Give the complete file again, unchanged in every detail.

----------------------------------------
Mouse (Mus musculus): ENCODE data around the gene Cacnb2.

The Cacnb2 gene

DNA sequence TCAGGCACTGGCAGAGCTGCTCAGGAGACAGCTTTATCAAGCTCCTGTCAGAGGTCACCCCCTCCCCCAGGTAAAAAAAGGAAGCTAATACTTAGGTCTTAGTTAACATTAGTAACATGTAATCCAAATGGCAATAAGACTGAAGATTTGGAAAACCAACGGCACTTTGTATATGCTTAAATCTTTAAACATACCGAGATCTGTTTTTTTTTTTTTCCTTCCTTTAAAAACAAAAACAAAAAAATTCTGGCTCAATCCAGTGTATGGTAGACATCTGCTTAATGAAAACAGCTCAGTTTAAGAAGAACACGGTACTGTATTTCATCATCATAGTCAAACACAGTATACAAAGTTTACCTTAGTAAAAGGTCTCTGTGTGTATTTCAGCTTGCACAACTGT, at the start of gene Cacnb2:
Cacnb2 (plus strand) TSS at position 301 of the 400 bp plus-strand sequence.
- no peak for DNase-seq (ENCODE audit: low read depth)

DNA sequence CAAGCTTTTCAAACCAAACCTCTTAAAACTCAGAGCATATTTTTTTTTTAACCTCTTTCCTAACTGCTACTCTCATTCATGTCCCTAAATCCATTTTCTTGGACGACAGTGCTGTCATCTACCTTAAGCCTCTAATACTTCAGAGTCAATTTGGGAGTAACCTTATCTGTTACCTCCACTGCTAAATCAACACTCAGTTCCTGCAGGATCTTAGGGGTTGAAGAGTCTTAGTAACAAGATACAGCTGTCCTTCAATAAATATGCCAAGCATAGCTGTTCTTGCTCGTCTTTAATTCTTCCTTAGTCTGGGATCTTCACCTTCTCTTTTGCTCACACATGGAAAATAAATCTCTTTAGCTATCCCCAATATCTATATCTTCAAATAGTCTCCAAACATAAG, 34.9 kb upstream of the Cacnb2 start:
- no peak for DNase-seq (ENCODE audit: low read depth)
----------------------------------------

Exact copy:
Mouse (Mus musculus): ENCODE data around the gene Cacnb2.

The Cacnb2 gene

DNA sequence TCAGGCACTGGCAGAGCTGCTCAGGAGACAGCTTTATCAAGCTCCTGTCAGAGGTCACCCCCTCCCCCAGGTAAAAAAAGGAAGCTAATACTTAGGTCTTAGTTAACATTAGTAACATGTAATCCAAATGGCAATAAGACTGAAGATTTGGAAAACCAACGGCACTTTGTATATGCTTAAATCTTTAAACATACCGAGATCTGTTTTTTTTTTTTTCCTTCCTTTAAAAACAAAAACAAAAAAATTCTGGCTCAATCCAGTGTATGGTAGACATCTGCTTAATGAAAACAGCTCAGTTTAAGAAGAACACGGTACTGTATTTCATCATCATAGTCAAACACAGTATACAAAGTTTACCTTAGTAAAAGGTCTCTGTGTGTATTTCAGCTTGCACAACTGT, at the start of gene Cacnb2:
Cacnb2 (plus strand) TSS at position 301 of the 400 bp plus-strand sequence.
- no peak for DNase-seq (ENCODE audit: low read depth)

DNA sequence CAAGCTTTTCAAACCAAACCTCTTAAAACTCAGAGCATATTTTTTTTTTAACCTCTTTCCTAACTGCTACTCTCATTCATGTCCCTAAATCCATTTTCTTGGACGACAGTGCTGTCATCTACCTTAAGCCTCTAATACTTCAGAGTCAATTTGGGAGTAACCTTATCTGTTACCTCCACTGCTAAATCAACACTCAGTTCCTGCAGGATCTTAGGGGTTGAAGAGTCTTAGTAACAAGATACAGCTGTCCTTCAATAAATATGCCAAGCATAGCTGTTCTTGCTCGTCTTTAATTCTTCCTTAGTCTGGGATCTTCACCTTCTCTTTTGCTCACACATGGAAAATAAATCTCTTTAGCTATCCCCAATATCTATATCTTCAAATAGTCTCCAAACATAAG, 34.9 kb upstream of the Cacnb2 start:
- no peak for DNase-seq (ENCODE audit: low read depth)